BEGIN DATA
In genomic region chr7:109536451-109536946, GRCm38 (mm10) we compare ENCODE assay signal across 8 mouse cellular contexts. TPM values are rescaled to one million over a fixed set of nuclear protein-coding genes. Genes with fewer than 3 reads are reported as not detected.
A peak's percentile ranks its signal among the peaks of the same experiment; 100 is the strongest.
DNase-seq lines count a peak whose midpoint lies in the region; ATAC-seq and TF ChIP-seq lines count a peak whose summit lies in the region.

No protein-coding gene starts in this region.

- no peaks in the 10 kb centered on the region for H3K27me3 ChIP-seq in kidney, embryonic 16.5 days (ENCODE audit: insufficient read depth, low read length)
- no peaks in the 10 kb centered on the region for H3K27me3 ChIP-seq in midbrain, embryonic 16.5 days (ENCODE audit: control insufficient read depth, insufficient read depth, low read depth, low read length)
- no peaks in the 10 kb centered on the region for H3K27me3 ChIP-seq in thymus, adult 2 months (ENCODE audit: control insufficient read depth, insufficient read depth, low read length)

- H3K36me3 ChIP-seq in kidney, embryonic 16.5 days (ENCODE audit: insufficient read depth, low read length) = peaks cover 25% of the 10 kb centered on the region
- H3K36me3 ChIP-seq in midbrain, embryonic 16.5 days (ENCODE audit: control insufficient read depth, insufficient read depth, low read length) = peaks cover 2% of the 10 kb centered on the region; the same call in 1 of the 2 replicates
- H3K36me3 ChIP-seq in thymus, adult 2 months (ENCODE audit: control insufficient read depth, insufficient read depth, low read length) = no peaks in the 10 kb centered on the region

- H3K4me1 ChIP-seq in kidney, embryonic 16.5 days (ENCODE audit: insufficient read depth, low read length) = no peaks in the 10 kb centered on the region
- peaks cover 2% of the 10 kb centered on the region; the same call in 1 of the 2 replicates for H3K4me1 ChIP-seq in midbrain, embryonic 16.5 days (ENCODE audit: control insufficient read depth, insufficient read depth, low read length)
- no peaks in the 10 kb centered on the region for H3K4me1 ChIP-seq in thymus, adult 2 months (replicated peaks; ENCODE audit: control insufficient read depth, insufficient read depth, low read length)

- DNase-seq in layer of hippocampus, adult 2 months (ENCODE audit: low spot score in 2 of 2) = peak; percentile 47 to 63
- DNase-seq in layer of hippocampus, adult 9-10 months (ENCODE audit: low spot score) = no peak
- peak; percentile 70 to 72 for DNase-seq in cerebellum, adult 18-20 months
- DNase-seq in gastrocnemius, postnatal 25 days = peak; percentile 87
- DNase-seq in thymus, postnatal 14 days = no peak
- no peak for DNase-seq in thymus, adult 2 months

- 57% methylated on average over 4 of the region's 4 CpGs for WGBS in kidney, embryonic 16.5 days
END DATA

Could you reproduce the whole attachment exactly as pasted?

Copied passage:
In genomic region chr7:109536451-109536946, GRCm38 (mm10) we compare ENCODE assay signal across 8 mouse cellular contexts. TPM values are rescaled to one million over a fixed set of nuclear protein-coding genes. Genes with fewer than 3 reads are reported as not detected.
A peak's percentile ranks its signal among the peaks of the same experiment; 100 is the strongest.
DNase-seq lines count a peak whose midpoint lies in the region; ATAC-seq and TF ChIP-seq lines count a peak whose summit lies in the region.

No protein-coding gene starts in this region.

- no peaks in the 10 kb centered on the region for H3K27me3 ChIP-seq in kidney, embryonic 16.5 days (ENCODE audit: insufficient read depth, low read length)
- no peaks in the 10 kb centered on the region for H3K27me3 ChIP-seq in midbrain, embryonic 16.5 days (ENCODE audit: control insufficient read depth, insufficient read depth, low read depth, low read length)
- no peaks in the 10 kb centered on the region for H3K27me3 ChIP-seq in thymus, adult 2 months (ENCODE audit: control insufficient read depth, insufficient read depth, low read length)

- H3K36me3 ChIP-seq in kidney, embryonic 16.5 days (ENCODE audit: insufficient read depth, low read length) = peaks cover 25% of the 10 kb centered on the region
- H3K36me3 ChIP-seq in midbrain, embryonic 16.5 days (ENCODE audit: control insufficient read depth, insufficient read depth, low read length) = peaks cover 2% of the 10 kb centered on the region; the same call in 1 of the 2 replicates
- H3K36me3 ChIP-seq in thymus, adult 2 months (ENCODE audit: control insufficient read depth, insufficient read depth, low read length) = no peaks in the 10 kb centered on the region

- H3K4me1 ChIP-seq in kidney, embryonic 16.5 days (ENCODE audit: insufficient read depth, low read length) = no peaks in the 10 kb centered on the region
- peaks cover 2% of the 10 kb centered on the region; the same call in 1 of the 2 replicates for H3K4me1 ChIP-seq in midbrain, embryonic 16.5 days (ENCODE audit: control insufficient read depth, insufficient read depth, low read length)
- no peaks in the 10 kb centered on the region for H3K4me1 ChIP-seq in thymus, adult 2 months (replicated peaks; ENCODE audit: control insufficient read depth, insufficient read depth, low read length)

- DNase-seq in layer of hippocampus, adult 2 months (ENCODE audit: low spot score in 2 of 2) = peak; percentile 47 to 63
- DNase-seq in layer of hippocampus, adult 9-10 months (ENCODE audit: low spot score) = no peak
- peak; percentile 70 to 72 for DNase-seq in cerebellum, adult 18-20 months
- DNase-seq in gastrocnemius, postnatal 25 days = peak; percentile 87
- DNase-seq in thymus, postnatal 14 days = no peak
- no peak for DNase-seq in thymus, adult 2 months

- 57% methylated on average over 4 of the region's 4 CpGs for WGBS in kidney, embryonic 16.5 days